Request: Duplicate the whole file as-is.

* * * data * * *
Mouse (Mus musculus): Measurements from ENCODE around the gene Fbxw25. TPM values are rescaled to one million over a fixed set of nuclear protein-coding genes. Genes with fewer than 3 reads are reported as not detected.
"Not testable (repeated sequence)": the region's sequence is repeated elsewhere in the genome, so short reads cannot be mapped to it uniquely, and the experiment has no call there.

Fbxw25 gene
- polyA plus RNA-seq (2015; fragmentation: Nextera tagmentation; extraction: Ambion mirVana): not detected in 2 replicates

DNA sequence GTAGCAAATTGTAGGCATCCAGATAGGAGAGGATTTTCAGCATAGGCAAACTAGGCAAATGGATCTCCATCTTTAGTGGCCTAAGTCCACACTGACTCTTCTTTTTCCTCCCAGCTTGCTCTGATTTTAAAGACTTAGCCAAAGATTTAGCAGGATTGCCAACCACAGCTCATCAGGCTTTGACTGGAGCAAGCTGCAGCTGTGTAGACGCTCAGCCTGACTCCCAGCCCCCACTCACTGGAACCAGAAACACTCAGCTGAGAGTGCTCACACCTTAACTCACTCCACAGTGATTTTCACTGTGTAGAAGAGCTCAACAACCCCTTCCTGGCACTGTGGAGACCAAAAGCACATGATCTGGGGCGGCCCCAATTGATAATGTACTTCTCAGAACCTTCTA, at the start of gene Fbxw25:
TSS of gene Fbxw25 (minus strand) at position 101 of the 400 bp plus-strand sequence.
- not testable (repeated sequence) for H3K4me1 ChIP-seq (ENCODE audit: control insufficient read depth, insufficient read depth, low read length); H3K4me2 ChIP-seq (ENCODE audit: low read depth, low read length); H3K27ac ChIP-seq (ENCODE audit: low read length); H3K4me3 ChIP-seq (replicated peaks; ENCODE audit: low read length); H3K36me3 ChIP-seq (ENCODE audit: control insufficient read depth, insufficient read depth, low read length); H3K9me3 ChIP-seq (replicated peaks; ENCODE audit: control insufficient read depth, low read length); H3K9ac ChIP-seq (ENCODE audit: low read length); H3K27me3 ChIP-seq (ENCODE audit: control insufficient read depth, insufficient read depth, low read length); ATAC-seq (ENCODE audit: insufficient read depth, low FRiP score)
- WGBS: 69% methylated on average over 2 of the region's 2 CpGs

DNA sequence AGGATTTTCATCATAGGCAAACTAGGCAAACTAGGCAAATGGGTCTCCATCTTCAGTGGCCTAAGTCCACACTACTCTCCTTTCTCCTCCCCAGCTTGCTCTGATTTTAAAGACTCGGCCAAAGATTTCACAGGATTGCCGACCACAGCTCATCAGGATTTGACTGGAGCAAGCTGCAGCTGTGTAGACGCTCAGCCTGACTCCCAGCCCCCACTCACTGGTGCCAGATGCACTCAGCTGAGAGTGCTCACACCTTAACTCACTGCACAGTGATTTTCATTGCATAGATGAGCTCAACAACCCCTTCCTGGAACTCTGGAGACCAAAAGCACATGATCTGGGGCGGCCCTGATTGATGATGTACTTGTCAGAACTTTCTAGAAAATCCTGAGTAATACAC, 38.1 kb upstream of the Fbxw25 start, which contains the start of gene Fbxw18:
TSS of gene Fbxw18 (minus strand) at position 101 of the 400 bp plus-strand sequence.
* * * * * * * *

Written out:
Mouse (Mus musculus): Measurements from ENCODE around the gene Fbxw25. TPM values are rescaled to one million over a fixed set of nuclear protein-coding genes. Genes with fewer than 3 reads are reported as not detected.
"Not testable (repeated sequence)": the region's sequence is repeated elsewhere in the genome, so short reads cannot be mapped to it uniquely, and the experiment has no call there.

Fbxw25 gene
- polyA plus RNA-seq (2015; fragmentation: Nextera tagmentation; extraction: Ambion mirVana): not detected in 2 replicates

DNA sequence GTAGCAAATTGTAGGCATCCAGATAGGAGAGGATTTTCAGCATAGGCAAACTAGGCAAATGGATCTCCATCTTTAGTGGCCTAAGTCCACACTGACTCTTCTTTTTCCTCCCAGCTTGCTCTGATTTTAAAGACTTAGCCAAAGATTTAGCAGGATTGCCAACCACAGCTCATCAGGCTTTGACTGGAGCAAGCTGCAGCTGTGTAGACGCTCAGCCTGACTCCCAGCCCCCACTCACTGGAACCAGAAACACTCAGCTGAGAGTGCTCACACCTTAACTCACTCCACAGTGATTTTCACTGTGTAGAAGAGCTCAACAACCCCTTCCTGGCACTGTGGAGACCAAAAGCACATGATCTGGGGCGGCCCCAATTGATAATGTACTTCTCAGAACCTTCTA, at the start of gene Fbxw25:
TSS of gene Fbxw25 (minus strand) at position 101 of the 400 bp plus-strand sequence.
- not testable (repeated sequence) for H3K4me1 ChIP-seq (ENCODE audit: control insufficient read depth, insufficient read depth, low read length); H3K4me2 ChIP-seq (ENCODE audit: low read depth, low read length); H3K27ac ChIP-seq (ENCODE audit: low read length); H3K4me3 ChIP-seq (replicated peaks; ENCODE audit: low read length); H3K36me3 ChIP-seq (ENCODE audit: control insufficient read depth, insufficient read depth, low read length); H3K9me3 ChIP-seq (replicated peaks; ENCODE audit: control insufficient read depth, low read length); H3K9ac ChIP-seq (ENCODE audit: low read length); H3K27me3 ChIP-seq (ENCODE audit: control insufficient read depth, insufficient read depth, low read length); ATAC-seq (ENCODE audit: insufficient read depth, low FRiP score)
- WGBS: 69% methylated on average over 2 of the region's 2 CpGs

DNA sequence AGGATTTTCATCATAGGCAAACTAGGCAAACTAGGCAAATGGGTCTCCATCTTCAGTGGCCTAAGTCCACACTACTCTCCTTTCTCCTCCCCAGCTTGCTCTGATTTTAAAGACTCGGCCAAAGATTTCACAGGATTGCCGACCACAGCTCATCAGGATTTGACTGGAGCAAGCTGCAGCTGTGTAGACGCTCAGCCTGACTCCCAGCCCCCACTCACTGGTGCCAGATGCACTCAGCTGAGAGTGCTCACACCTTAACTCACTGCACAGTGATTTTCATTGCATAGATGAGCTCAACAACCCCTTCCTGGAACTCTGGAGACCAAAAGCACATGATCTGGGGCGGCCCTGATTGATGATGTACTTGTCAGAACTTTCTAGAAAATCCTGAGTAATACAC, 38.1 kb upstream of the Fbxw25 start, which contains the start of gene Fbxw18:
TSS of gene Fbxw18 (minus strand) at position 101 of the 400 bp plus-strand sequence.